Article from Holly1 in the chat room
Dealing with Kurdistanís Economic Woes

Prices seem to have stalled Kurdistan Regionís economy and growth. Most notably, the current decline in global oil prices and tensions with Baghdad over Kurdistanís share of the federal budget have had a dramatic impact on the Kurdistan Regional Government (KRG), which relies heavily on oil revenues.

The recent turmoil in the Middle East suggests that low oil prices are here to stay. The nuclear agreement with Western powers marks Iranís active re-entry into the energy market. If the US Congress approves the deal, Iran is going increase its oil production, causing a fierce competition with oil-rich Arab states for market share and further depressing oil prices.

The Kurdistan Region has to then recognize that oil resources alone cannot guarantee economic growth and its current budget can no longer provide for the salaries and expenditures of the ever growing public sector. It must recognize that its oil-centric approach only succeeds if it is accompanied by robust and concrete steps to diversify its economy.

Well evidently if Iraq issued International Bonds in 2006... that tells me that they dont have to have a currency... to do this... they certainly didnt have a currency in 2006...

Economic diversification is a complex and demanding task, especially in a rentier state like Iraq. It requires reforms in policies, business structures and education system. Leaders must be prepared to make difficult decisions that might face some resistance.

The first step the government has to take is downsizing its public sector, by shifting a large number of public employees and job seekers to the private sector. This will be challenging since the majority of the working population prefer public employment where working hours are shorter, job security is in place and retirement benefits are steady.

Building a modern and diversified economy requires an active participation of the private sector. The government alone cannot make the transition; a strong contribution from business leaders is a must. Moreover, the public needs to support the initiative from the beginning, because itís the only way to build and sustain a thriving economy for the next generation.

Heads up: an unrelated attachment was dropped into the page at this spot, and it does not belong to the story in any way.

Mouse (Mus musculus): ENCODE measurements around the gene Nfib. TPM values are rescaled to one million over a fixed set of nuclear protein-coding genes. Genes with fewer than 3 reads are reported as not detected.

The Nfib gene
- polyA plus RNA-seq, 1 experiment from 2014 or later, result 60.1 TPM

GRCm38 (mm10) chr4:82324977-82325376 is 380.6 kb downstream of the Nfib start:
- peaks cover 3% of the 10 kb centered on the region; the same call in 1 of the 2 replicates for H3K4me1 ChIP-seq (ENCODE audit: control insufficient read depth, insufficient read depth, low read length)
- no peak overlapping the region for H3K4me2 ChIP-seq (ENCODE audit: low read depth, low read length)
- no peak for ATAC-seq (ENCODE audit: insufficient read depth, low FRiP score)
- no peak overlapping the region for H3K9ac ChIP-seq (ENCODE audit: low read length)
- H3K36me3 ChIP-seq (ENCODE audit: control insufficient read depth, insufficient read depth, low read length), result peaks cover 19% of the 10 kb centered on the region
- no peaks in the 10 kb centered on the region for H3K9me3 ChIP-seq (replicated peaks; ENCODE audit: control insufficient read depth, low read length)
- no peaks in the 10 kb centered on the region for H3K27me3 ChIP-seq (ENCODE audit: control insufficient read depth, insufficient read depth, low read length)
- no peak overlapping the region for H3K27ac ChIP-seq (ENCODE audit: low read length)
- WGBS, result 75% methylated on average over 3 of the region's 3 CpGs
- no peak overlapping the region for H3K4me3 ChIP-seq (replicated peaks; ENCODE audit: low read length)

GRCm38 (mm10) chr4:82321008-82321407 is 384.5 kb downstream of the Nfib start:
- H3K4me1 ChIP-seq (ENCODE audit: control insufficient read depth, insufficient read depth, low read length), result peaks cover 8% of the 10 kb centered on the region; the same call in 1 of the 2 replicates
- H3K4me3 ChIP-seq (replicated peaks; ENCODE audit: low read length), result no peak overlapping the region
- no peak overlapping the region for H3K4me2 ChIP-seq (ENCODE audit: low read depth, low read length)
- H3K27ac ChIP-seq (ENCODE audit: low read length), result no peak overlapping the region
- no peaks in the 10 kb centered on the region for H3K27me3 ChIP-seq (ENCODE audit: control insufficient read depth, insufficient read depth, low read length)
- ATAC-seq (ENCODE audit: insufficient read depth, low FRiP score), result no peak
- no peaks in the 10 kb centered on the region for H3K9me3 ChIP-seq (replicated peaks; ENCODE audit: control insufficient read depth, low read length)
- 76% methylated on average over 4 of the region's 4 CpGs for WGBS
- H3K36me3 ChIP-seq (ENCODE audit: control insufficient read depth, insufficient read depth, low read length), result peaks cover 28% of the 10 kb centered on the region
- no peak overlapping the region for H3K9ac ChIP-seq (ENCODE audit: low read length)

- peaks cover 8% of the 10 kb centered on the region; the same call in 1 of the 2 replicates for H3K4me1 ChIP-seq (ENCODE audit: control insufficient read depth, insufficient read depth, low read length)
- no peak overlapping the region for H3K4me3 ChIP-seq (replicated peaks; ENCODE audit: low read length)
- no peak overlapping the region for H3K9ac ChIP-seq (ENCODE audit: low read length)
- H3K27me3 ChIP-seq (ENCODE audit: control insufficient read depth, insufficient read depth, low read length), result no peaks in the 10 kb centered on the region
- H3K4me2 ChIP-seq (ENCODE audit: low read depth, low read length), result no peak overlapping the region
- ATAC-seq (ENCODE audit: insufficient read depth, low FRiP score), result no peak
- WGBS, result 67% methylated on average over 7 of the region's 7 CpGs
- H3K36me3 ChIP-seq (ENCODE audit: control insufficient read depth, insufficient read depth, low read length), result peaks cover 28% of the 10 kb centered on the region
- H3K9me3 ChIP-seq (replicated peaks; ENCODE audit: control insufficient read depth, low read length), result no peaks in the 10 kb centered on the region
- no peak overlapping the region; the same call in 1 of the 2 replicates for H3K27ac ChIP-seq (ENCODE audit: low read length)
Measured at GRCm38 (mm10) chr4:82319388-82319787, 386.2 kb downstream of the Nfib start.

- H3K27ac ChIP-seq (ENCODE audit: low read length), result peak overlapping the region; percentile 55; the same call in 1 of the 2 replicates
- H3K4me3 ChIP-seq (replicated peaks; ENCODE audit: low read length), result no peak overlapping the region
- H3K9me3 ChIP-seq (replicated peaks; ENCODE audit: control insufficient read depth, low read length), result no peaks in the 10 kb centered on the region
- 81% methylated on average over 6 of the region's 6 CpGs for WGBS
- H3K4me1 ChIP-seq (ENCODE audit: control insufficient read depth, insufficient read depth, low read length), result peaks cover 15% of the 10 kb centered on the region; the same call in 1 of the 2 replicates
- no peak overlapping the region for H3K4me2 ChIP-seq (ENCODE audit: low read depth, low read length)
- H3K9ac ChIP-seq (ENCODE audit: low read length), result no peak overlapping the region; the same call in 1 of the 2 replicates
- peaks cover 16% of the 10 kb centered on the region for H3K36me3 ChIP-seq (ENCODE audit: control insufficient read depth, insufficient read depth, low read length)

Hopefully this time wil be different only time will tell

The government has to take a leading role in guiding the public towards accepting and supporting private sector expansion. However, leaders of public and private sectors have to establish a partnership to draft a strategy to help create a positive attitude towards private sector employment. To that end, they must announce and implement incentives, such as increasing wages for private sector employees and improving employment benefits and working conditions.

So they dont have to RV before a bond issuance... and it most likely will be in USD as the last ones were... so in other most likely has no consequence to us at all...

Providing incentives for businesses that hire recent college graduates is also important, such as offering tax breaks to companies that employ a certain number of college graduates.

The current fiscal and economic crisis facing Kurdistan Region should be a wake-up call. Kurdistanís dependency on oil as the principal revenue earner is a risk that causes the slow death of the regionís livelihood, especially at a time when its fiscal deficits start to increase and further decrease with oil prices.

To prevent further economic downturn, Kurdish political and business leaders need to cooperate on introducing and implementing major economic reforms, such as building a diversified economy, downsizing public employment and encouraging private sector growth along with fighting corruption and cronyism.